New Orleans — New Orleans police continue to search for clues in Sunday’s slaying of an Illinois teenager doing volunteer work in the city, while the boy’s family sadly waits for his body to be brought back home.

Joseph Massenburg, 18, was gunned down Sunday night while taking a walk near the home where he was staying with a group of young adults doing volunteer work in the city, according to police. Officers were called out to the intersection of Eagle and Birch streets around 11 p.m. and found Massenburg lying in the street with multiple gunshot wounds. He later died at a local hospital.

Officer Frank Robertson, a police spokesman, said authorities had no new information to report on the slaying Wednesday.

Massenburg was from Matteson, Ill., and his parents, Andre and Sharon Renee Massenburg, lead a church in Chicago. The victim’s father said his family is still trying to wrap its collective mind around his son’s death.

“We’re doing the best we can under the circumstances,” Massenburg said. He called his son a dedicated servant, who was in New Orleans doing what he’d been taught to do his entire life.

“He was a giving young man. … He’s a preacher’s kid, so of course he’s used to being a part of the community.”

The victim was in New Orleans as part of a 10-month stint with AmeriCorps National Civilian Community Corps, his father said. Massenburg was volunteering with the group before he joined the United States Army, his father said.

He said when Joseph agreed to join AmeriCorps, his family had no idea where he would be stationed, but even if they knew he was coming to New Orleans they wouldn’t have opposed it. Massenburg said his family’s church is in one of the worst neighborhoods in Chicago, and they are familiar with the level of violence in many urban neighborhoods.

“You can’t pick and choose things in life,” the pastor said. “You can’t run from your people, you can’t hide from your people.”

Massenburg called his son’s death a symptom of a larger and more troubling problem with violence in America’s urban neighborhoods. While it’s terrible what happened to his son, he noted that it’s terrible whenever it happens to anyone’s child. The terrible nature of the crime should spur people to want to get involved and make a difference, he said.

“This is life. … This is the tragic reality of the inner cities,” the pastor said. “This is reality. This is what’s going on in our inner cities. … No one’s kid should have to suffer this.”

Kate Raferty, the director of the NCCC, called Massenburg’s death a tragedy in an official statement. She also said that the safety of the group’s members is a “top priority.”

“Our thoughts and prayers are with the Massenburg family. This young man was serving his country, making a difference through service to others,” she wrote. “The safety of our members is a top priority. We work closely with local partners to provide a safe environment for all of our members in which to serve and live.”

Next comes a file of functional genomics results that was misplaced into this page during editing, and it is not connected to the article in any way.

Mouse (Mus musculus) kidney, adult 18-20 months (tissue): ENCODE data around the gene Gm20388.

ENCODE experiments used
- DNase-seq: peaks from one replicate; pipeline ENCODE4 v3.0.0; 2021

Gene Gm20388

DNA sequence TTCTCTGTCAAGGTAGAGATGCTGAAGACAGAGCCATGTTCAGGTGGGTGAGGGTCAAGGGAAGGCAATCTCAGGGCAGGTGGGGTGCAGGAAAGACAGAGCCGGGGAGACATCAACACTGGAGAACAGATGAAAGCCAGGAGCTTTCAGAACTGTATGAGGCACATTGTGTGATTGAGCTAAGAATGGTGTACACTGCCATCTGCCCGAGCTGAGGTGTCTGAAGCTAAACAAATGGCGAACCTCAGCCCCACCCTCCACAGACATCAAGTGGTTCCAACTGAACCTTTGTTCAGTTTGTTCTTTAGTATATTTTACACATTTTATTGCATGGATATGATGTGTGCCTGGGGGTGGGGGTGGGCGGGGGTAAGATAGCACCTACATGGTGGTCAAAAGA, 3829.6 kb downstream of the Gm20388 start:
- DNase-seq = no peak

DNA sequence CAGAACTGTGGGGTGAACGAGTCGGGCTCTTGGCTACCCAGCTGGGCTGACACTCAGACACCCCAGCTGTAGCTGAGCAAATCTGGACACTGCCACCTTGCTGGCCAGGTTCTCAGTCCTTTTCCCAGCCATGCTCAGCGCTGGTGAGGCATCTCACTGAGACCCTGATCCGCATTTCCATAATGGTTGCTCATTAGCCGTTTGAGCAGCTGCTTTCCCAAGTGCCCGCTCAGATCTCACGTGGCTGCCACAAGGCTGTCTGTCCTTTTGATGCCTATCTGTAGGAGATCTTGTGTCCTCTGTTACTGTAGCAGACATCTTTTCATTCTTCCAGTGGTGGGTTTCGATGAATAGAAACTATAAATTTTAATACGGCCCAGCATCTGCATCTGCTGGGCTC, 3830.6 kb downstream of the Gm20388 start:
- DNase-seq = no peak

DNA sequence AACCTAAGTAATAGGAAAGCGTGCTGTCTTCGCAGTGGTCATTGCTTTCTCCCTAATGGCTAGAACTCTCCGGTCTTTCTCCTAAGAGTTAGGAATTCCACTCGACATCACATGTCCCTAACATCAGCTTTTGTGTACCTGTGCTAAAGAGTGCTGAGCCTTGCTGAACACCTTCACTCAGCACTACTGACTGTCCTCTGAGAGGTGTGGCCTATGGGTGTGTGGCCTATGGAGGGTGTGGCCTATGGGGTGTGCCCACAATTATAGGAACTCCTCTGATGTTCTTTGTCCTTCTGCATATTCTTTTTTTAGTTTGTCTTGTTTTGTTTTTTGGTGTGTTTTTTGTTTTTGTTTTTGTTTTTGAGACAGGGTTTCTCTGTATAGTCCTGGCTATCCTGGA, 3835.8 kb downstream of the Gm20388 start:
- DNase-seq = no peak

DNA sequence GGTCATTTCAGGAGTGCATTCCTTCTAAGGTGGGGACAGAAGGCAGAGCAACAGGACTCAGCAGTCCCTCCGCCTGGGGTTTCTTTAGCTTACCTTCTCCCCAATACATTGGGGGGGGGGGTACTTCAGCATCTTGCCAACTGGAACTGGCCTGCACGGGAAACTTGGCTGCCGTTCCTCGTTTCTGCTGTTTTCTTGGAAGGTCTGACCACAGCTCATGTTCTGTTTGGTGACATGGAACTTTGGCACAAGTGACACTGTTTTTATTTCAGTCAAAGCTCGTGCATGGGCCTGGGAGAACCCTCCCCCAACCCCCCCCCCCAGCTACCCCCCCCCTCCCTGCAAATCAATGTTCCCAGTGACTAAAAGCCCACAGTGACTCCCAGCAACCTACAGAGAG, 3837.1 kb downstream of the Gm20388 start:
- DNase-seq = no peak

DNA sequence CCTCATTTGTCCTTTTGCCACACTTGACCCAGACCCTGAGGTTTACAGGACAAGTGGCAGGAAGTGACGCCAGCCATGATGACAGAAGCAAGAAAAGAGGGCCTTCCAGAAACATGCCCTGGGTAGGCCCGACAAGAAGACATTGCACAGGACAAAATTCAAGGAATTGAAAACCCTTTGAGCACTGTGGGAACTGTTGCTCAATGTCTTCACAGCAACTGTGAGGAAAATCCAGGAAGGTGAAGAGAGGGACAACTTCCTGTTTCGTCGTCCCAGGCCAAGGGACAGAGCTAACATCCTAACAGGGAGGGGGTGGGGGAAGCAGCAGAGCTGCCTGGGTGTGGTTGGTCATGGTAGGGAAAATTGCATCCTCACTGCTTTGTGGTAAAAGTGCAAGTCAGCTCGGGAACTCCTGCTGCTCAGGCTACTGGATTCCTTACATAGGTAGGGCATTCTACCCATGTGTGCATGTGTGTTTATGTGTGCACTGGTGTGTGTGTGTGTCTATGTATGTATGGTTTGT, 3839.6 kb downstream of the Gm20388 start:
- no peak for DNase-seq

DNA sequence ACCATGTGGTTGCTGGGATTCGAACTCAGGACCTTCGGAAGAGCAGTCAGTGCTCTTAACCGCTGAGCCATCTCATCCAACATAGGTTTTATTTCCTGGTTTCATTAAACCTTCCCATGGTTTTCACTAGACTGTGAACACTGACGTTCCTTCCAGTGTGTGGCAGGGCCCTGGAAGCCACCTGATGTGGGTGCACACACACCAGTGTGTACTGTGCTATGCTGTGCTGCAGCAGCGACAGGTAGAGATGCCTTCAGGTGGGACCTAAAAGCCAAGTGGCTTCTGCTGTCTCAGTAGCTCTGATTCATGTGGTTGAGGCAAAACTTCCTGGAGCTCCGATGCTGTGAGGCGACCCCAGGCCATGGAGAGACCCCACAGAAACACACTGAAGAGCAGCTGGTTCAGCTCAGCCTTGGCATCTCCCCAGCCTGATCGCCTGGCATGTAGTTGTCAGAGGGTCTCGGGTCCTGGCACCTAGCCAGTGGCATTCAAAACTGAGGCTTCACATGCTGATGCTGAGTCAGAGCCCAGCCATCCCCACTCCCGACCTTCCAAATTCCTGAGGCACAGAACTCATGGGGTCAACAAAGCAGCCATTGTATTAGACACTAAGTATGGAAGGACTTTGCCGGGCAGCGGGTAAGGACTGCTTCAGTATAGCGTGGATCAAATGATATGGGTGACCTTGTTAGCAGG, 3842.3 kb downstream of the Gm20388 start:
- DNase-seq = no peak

Massenburg was part of a team of about a dozen 18- to 24-year-olds working with Green Light New Orleans, according to AmeriCorps. That group makes energy efficient improvements to homes in the city and has been working with the NCCC since 2008.

“Everybody at Green Light New Orleans is deeply saddened by this tragic incident,’’ Andreas Hoffman said in an email. “Joe was a devoted W member, who came to New Orleans to help the community. It is an unacceptable tragedy that violence has taken the life of this young man. Our thoughts and prayers are with the family and friends of Joseph Massenburg.’’

AmeriCorps reported that since 2008, roughly 17 teams of volunteers have worked with Green Light, she said. As part of Green Light’s sponsorship, it provides housing and “location awareness” training for volunteers coming into the city. That training is designed to warn volunteers about particular perils in the area where they are living and varies depending on the location, AmeriCorps reported. In a national park that might include instruction on avoiding bears, while in an urban area the training would be different.

Prior to being sent into an area, volunteers complete four to six weeks of training at regional centers throughout the country, according to the AmeriCorps website. Massenburg received his training at a facility in Vicksburg, Miss. There are roughly 900 AmeriCorps members in the city, and two groups participating in the same program as Massenburg, said Samantha Warfield, a spokeswoman for the group.

The NCCC has been sending volunteers to New Orleans since shortly after Katrina, and work can include assistance with disaster relief, food banks or energy efficiency projects. Massenburg’s group came to the city in March and will rotate to another part of the country after a few months of service, Warfield said.